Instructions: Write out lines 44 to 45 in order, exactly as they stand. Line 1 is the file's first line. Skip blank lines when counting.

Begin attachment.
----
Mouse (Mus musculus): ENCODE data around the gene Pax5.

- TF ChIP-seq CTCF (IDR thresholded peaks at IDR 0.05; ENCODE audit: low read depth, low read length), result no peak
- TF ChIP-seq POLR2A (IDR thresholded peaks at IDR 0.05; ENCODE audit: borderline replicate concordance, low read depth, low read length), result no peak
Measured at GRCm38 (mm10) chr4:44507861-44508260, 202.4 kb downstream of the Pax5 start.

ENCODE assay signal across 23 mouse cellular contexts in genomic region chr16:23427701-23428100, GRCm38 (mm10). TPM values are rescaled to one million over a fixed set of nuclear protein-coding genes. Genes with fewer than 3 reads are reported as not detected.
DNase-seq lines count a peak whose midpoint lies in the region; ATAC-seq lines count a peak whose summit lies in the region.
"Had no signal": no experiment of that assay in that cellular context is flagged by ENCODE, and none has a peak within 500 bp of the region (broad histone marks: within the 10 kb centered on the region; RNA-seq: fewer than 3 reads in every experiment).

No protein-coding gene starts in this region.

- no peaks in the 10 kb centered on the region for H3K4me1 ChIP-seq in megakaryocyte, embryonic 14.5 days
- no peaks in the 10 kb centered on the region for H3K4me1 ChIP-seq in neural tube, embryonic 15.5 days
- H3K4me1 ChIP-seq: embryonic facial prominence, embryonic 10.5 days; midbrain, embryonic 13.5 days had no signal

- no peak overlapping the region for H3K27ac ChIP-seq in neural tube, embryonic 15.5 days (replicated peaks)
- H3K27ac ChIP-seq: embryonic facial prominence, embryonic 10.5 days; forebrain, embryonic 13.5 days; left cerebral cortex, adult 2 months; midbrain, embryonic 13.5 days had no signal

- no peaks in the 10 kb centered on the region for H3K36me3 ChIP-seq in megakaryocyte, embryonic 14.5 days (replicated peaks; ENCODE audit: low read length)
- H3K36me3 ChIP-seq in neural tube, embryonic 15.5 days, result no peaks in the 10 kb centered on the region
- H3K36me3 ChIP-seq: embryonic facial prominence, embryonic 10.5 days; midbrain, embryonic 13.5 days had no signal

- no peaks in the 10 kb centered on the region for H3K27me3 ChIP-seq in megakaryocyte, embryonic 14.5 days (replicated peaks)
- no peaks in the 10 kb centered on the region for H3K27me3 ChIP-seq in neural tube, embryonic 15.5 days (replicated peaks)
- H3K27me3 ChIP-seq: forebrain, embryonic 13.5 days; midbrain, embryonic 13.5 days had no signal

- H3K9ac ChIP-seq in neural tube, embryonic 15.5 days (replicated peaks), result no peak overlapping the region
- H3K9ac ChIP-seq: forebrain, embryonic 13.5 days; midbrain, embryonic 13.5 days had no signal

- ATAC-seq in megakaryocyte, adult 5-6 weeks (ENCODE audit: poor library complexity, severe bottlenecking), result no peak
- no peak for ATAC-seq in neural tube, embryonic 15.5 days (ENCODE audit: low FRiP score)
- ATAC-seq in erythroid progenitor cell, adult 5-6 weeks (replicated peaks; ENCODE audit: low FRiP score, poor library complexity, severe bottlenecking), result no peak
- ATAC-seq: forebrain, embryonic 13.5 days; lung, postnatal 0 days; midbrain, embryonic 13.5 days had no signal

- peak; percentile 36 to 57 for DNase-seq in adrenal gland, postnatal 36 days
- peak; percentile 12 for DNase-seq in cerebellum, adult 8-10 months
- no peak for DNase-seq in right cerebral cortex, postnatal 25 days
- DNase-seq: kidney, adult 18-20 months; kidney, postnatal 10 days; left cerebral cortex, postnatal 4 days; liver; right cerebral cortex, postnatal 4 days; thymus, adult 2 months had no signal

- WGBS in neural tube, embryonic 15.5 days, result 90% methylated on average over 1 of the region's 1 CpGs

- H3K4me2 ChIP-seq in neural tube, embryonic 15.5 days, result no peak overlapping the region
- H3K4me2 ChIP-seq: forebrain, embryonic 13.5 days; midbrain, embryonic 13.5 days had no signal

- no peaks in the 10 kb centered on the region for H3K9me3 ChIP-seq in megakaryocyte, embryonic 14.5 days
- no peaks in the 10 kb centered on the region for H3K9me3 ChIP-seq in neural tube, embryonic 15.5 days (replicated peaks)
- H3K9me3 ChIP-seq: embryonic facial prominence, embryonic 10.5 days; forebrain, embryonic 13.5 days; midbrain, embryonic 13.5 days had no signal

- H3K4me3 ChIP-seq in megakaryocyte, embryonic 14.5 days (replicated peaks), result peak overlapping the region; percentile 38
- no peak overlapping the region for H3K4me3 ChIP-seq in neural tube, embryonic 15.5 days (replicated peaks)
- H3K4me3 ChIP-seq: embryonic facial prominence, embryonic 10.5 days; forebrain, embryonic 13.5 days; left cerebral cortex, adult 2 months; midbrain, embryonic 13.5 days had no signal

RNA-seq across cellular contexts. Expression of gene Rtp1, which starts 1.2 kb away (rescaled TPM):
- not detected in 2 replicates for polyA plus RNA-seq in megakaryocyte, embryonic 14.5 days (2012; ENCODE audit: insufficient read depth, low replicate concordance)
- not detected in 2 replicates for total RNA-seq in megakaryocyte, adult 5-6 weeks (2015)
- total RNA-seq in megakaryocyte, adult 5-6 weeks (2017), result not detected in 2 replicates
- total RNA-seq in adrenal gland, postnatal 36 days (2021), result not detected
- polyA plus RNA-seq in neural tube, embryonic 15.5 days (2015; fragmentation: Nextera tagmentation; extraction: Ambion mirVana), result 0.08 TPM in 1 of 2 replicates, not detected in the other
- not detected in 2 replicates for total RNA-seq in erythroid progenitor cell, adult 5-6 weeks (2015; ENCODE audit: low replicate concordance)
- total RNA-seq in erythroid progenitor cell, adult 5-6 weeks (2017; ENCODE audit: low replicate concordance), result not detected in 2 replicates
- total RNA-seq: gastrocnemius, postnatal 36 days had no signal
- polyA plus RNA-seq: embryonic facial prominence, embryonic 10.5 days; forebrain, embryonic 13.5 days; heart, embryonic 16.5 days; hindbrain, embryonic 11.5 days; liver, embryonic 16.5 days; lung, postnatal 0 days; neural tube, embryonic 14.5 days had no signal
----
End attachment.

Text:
- polyA plus RNA-seq in neural tube, embryonic 15.5 days (2015; fragmentation: Nextera tagmentation; extraction: Ambion mirVana), result 0.08 TPM in 1 of 2 replicates, not detected in the other
- not detected in 2 replicates for total RNA-seq in erythroid progenitor cell, adult 5-6 weeks (2015; ENCODE audit: low replicate concordance)